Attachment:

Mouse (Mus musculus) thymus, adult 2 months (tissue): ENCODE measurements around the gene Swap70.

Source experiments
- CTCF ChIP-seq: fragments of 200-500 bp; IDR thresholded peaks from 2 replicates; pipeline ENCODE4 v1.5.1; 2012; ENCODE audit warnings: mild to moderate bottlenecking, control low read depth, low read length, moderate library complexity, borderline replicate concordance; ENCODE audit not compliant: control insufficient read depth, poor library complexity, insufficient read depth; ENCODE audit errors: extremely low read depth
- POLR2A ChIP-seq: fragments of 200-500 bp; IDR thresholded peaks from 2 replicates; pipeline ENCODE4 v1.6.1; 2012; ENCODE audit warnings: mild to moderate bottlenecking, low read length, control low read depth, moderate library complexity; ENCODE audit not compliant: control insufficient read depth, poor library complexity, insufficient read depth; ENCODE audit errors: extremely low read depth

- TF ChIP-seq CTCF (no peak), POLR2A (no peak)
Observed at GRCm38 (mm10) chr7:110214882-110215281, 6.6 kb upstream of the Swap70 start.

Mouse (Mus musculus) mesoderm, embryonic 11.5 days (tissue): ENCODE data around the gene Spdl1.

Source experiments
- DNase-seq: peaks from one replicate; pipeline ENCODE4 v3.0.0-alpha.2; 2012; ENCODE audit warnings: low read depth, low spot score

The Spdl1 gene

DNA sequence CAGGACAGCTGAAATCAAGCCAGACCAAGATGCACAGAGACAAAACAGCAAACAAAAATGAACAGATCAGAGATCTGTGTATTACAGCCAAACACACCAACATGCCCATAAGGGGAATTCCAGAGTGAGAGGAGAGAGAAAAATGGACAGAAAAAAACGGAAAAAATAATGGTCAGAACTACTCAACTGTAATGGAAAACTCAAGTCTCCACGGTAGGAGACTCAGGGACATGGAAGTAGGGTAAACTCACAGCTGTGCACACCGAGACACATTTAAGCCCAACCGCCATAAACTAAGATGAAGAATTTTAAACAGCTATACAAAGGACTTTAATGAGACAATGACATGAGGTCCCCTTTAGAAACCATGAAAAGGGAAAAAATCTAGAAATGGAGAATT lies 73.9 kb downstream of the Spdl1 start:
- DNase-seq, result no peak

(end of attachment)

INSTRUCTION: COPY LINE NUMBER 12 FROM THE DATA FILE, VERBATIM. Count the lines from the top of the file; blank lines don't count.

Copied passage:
- DNase-seq, result no peak